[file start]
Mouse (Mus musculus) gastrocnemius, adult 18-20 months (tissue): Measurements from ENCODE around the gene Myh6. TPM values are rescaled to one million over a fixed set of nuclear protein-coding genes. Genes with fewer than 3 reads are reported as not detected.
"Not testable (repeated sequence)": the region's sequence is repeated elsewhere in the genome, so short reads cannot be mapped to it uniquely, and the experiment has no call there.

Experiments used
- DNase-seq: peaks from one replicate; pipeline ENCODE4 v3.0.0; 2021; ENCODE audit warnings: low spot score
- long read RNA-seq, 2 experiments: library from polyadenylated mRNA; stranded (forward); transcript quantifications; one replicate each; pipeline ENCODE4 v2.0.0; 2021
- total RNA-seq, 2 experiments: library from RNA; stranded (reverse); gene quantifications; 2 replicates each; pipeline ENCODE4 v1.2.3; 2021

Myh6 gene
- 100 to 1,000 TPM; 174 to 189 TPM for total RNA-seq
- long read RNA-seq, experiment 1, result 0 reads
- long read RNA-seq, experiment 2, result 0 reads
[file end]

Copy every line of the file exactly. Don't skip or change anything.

Mouse (Mus musculus) gastrocnemius, adult 18-20 months (tissue): Measurements from ENCODE around the gene Myh6. TPM values are rescaled to one million over a fixed set of nuclear protein-coding genes. Genes with fewer than 3 reads are reported as not detected.
"Not testable (repeated sequence)": the region's sequence is repeated elsewhere in the genome, so short reads cannot be mapped to it uniquely, and the experiment has no call there.

Experiments used
- DNase-seq: peaks from one replicate; pipeline ENCODE4 v3.0.0; 2021; ENCODE audit warnings: low spot score
- long read RNA-seq, 2 experiments: library from polyadenylated mRNA; stranded (forward); transcript quantifications; one replicate each; pipeline ENCODE4 v2.0.0; 2021
- total RNA-seq, 2 experiments: library from RNA; stranded (reverse); gene quantifications; 2 replicates each; pipeline ENCODE4 v1.2.3; 2021

Myh6 gene
- 100 to 1,000 TPM; 174 to 189 TPM for total RNA-seq
- long read RNA-seq, experiment 1, result 0 reads
- long read RNA-seq, experiment 2, result 0 reads